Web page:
November 17, 2003

 

 

China To Trumpet Its Enormous Purchase of US Soybeans
 

China, in an attempt to dim the harsh spotlight on its huge trade surplus with the United States, will trumpet its hefty purchases of U.S. soybeans at an industry meeting in Chicago next week, traders said last Friday.

 

They said a 30-member delegation from the world's top soy buyer accounting for nearly one-third of global imports, will also sign agreements with U.S. companies at the gathering on November 21 to highlight their dominant role in the U.S. soy market.

 

Steve Censky, chief executive of the American Soybean Association which is hosting the event, said he was uncertain if any purchase agreements would be signed.

 

But a grain trader whose company would be among other trading firms attending the gathering said Chinese private sector executives would indeed sign purchase agreements.

 

"They will be signing some agreements with us on existing contracts to show how (many) beans they are buying from the U.S.," he said.

 

He declined to reveal the value of the contracts, but added that China was concerned with criticism over its trade surplus with the United States, projected at $120 billion this year.

 

A grain industry source said the Chinese delegation was not expected to ink any wheat purchase deals since its members, including those from National Cereals, Oils and Foodstuffs Import & Export Corp. (COFCO), were from the soy sector.

 

Chinese demand for U.S. soybeans since this year's marketing season began on September 1 has been red hot. China purchased 6.35 million tons up to November 6, compared with 2.66 million tons in the corresponding period of the 2002 season.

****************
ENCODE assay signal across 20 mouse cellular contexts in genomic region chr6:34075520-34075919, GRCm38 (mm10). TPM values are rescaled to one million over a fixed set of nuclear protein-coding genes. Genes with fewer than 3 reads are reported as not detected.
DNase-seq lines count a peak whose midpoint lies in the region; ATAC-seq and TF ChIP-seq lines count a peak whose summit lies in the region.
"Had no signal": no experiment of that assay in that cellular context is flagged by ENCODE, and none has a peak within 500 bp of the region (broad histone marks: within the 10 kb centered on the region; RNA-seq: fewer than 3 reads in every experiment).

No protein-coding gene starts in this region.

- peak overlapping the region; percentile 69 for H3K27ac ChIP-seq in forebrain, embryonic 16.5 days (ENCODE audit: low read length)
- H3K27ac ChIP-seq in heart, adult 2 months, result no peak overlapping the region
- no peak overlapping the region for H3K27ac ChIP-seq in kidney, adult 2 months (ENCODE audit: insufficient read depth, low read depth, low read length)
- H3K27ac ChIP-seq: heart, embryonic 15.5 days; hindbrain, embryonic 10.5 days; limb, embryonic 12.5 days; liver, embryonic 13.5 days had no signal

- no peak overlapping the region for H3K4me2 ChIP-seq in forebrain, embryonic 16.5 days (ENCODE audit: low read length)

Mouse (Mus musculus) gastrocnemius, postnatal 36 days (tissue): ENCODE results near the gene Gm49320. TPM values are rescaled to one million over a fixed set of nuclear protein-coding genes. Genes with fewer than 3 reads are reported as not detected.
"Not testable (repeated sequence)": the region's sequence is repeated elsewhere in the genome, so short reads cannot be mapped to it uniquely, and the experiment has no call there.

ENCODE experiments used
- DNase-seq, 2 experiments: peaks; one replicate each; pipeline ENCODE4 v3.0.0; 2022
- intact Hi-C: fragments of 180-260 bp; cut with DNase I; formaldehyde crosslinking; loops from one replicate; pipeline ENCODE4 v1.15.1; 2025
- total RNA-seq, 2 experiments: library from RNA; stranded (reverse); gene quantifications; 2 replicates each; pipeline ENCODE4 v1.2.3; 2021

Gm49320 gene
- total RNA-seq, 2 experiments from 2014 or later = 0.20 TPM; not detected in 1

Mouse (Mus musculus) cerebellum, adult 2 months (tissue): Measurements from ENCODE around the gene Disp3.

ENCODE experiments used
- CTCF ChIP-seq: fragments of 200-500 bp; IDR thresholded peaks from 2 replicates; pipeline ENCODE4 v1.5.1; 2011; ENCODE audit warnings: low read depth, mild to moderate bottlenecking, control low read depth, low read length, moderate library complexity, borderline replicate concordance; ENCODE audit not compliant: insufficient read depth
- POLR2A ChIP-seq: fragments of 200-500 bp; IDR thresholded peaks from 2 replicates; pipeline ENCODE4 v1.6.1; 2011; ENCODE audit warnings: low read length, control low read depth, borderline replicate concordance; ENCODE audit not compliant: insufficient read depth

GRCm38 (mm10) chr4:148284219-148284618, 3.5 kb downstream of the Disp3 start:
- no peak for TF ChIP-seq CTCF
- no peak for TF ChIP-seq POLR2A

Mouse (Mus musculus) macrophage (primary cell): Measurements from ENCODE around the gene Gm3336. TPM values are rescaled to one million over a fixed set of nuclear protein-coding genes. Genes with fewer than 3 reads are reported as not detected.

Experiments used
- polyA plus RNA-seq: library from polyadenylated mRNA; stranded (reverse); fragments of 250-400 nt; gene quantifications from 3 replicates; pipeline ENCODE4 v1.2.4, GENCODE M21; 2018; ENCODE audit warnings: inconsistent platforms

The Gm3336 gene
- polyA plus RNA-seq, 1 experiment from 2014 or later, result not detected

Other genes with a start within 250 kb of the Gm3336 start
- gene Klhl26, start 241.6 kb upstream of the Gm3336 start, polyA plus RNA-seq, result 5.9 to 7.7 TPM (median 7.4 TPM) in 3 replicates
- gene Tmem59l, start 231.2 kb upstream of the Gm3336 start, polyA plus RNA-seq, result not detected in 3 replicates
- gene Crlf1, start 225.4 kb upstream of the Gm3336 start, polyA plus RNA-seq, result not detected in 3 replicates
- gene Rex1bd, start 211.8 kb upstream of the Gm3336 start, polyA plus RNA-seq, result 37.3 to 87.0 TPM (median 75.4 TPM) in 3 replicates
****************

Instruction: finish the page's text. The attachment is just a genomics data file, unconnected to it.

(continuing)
A weekly report from the U.S. Agriculture Department issued on Friday stated that China bought 406,000 tons of soybeans from the United States last week alone.

 

China's voracious buying coupled with the smallest U.S. crop in seven years has pushed prices to seven-year highs. The country is projected to import a record 22 million tons in the 2003/04 season ending August 31.

 

Censky said COFCO and private sector soy processors would attend the Chicago meeting. State-owned grain trader COFCO is one of two agencies authorized to export corn from China.

 

"They are very sensitive to the trade imbalance and want to come over and highlight what a major purchaser (of soybeans) they are, being the largest export market for U.S. soybeans." said an industry source familar with the Chicago meeting.

 

Chinese Premier Wen Jiabao will visit the United States early next month, and will resolve concerns over China's recent attempts to slow soybean imports from the United States in a bid to keep domestic prices stable.

 

"There have indeed been some problems in the trade due to a lack of transparency and some management of trade issues that we hope don't occur again in the future," he added.